It was at this time that Bochsa began his asso­ci­a­tion with Anna Riv­ière, a very tal­ent­ed sopra­no who became the wife of Sir Hen­ry Bish­op, known local­ly as “the Eng­lish Mozart” and already famous as the com­pos­er of the song, “Home, Sweet Home.“3 They met and began to become close dur­ing her appear­ances with the King’s The­atre and the Ital­ian Opera House, where Bochsa had become Musi­cal Direc­tor. She was rapid­ly becom­ing famous and Bochsa, to take advan­tage of this, eloped with her and began to accom­pa­ny her on exten­sive recital tours through­out Europe, includ­ing the Scan­di­na­vian coun­tries, Rus­sia and Italy, where Bochsa was appoint­ed Direc­tor of the Regio Teatro San Car­lo.

In 1847, the cou­ple sailed for Amer­i­ca and per­formed in New York, Boston, Wash­ing­ton, Bal­ti­more, Rich­mond, Charleston, Savan­nah and New Orleans. While pass­ing through Amer­i­ca, a review of one of their recitals appeared in the Amer­i­can Review for 1846, the review­er found the singing of Anna Bish­op to be rather cold and not from the heart. Of Bochsa the review was more com­pli­men­ta­ry.

Bochsa is anoth­er instru­men­tal won­der. The harp in his hands is full of splen­did effects; it is capa­ble of infi­nite vari­ety in pow­er and qual­i­ty of tone, full of del­i­ca­cy and of lyric fire. His exe­cu­tion is won­der­ful, and the vari­ety of his touch still more so. His hands wan­der all over the strings and pro­duce sound­ing arpeg­gios, rapid sparkling pas­sages above, and har­mon­ics as pure and sil­very as we may imag­ine to come from the gold­en-wired harps of the cheru­bims. Few, who nev­er heard such play­ing, can be aware of the scope of the instru­ment in solos, or indeed of its pecu­liar effects in the hands of such a mas­ter, as an accom­pa­ni­ment to the voice.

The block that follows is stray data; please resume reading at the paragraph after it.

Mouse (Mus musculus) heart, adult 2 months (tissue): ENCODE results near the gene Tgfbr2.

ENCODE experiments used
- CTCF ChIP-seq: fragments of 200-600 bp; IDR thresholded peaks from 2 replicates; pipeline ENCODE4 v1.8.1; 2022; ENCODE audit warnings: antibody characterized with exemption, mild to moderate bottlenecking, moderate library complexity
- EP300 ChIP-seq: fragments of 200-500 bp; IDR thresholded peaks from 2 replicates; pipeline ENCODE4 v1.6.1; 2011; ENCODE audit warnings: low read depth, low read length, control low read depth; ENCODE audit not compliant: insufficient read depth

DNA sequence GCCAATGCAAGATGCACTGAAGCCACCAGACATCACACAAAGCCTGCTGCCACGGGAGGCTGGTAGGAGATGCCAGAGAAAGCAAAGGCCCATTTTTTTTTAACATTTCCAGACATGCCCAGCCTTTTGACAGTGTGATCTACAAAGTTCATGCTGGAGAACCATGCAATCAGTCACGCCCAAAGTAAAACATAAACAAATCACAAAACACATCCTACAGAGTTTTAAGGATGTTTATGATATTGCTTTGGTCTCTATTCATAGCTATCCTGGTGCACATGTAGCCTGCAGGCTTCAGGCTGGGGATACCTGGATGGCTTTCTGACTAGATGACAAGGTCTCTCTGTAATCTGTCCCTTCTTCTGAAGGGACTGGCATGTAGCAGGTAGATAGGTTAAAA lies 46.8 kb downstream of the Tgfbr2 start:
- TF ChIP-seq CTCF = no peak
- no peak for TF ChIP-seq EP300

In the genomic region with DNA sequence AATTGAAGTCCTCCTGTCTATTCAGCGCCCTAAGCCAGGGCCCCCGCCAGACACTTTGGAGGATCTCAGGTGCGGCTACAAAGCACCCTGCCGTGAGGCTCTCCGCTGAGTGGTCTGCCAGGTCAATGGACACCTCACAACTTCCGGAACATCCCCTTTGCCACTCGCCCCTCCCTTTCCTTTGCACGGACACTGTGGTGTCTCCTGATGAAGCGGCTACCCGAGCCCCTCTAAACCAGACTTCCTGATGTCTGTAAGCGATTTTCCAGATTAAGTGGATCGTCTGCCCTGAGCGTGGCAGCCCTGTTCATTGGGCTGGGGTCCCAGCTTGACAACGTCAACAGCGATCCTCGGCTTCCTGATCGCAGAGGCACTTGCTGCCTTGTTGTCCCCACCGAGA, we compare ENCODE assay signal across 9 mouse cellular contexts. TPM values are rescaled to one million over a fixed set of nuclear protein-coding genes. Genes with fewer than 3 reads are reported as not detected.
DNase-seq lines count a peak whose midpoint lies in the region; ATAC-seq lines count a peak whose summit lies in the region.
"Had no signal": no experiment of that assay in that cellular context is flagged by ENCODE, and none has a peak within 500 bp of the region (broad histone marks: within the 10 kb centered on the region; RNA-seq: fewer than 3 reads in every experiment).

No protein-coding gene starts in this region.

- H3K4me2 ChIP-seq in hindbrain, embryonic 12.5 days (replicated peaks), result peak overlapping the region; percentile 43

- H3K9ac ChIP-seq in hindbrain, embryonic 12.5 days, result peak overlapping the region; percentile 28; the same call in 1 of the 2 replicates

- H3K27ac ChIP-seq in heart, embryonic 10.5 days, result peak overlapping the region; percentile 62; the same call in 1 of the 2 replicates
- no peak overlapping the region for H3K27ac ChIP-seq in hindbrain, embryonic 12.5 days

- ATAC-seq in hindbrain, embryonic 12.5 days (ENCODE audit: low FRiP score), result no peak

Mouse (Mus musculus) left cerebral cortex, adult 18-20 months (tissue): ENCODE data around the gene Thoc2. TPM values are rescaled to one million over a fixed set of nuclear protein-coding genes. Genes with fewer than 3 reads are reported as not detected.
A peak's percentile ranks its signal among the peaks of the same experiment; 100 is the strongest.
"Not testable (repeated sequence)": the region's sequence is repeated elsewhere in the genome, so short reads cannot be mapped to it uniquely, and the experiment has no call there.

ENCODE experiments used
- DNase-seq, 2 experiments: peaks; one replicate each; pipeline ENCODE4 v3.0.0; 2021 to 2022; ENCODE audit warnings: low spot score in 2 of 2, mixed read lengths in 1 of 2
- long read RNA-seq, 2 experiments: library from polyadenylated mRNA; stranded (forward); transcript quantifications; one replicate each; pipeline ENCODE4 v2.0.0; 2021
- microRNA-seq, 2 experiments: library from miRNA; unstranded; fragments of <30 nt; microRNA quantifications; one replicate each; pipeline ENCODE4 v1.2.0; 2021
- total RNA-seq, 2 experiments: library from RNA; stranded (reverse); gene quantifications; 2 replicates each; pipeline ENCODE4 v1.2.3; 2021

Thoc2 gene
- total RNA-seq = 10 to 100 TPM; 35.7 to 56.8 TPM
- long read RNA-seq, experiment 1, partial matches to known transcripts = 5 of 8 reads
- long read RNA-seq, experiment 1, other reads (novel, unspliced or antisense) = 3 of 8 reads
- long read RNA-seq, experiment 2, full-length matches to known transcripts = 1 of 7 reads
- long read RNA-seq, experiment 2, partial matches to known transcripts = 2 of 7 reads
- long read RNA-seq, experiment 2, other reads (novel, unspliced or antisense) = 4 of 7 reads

In 1849 Bochsa and Anna, whom he intro­duced as his pupil, made a nine-month tour of Mex­i­co and in a jour­nal4 she kept we learn some per­son­al char­ac­ter­is­tics of Bochsa. Here we read that Bochsa, at age six­ty, was rather well-known for the “rotun­di­ty of his form,“5 near-sight­ed, an impos­ing fig­ure who spoke with “star­tling empha­sis.“6 Reviews of his per­for­mance in Mex­i­co City indi­cate that even at this advanced age Bochsa remained a great harpist.7

He is, incon­testably, the great­est harpist ever lis­tened to.

Trait d’Union

Clear as the tones of a nightin­gale in his touch, he com­plete­ly over­rules every dif­fi­cul­ty of this undocile instru­ment, and, by the pow­er of his genius, draws from it such tor­rents of har­mo­ny as over­whelm the audi­ence with delight and won­der.

Siglo XIX

Bochsa’s harp solo is dwelt upon, as a com­po­si­tion of the most exquis­ite bril­lian­cy and a per­for­mance of incred­i­ble pow­er and beau­ty.

La Moda

While in Mex­i­co City, Bochsa actu­al­ly com­posed, in three days time, an Oper­at­ta buf­fo, El Ensayo, to be sung in Span­ish. In its review of this per­for­mance, the paper El Mon­i­tor remind­ed its read­ers that Bochsa was known not only as the “Pagani­ni of the Harp,” but “as a com­pos­er of great skill and fecun­di­ty.”

Our lim­it of space will not per­mit us to ana­lyze, as care­ful­ly as we would, this inspi­ra­tion of one of the most cel­e­brat­ed com­posers of the age. It is rich in ideas, piquant and orig­i­nal, and the instru­men­ta­tion is per­formed with that thor­ough knowl­edge of the orches­tra, pos­sessed by Bochsa to so high a degree of mas­tery.

They then returned to North Amer­i­ca, giv­ing many recitals, but now Bochsa’s health was begin­ning to fail. The news­pa­per Dai­ly Alta Cal­i­for­nia post­ed a notice on 8 July 1855:

We under­stand the old com­pos­er and con­duc­tor is in a pre­car­i­ous state of health and is afraid he will nev­er leave Cal­i­for­nia. A great musi­cal light goes out.

Nev­er­the­less, by Decem­ber 1855, they were sail­ing again, now for Syd­ney, Aus­tralia. With­in a month of their arrival, Bochsa died. A long cortège of local musi­cians formed a pro­ces­sion to his bur­ial place, per­form­ing the slow move­ment of Beethoven’s Third Sym­pho­ny and march­es tak­en from the works of Han­del. His bro­ken-heart­ed com­pan­ion com­mis­sioned an elab­o­rate tomb, which shows her lying at the base of a tree with a harp lying against it, in the Camper­down Ceme­tery in Syd­ney, and read­ing:

To the mem­o­ry of
Nicholas Charles Bochsa, Esq.
Who died 6th Jan­u­ary 1856
This mon­u­ment is erect­ed in sin­cere
Devot­ed­ness by his faith­ful friend and pupil
Anna Bish­op
Mourn him — mourn his harp-strings bro­ken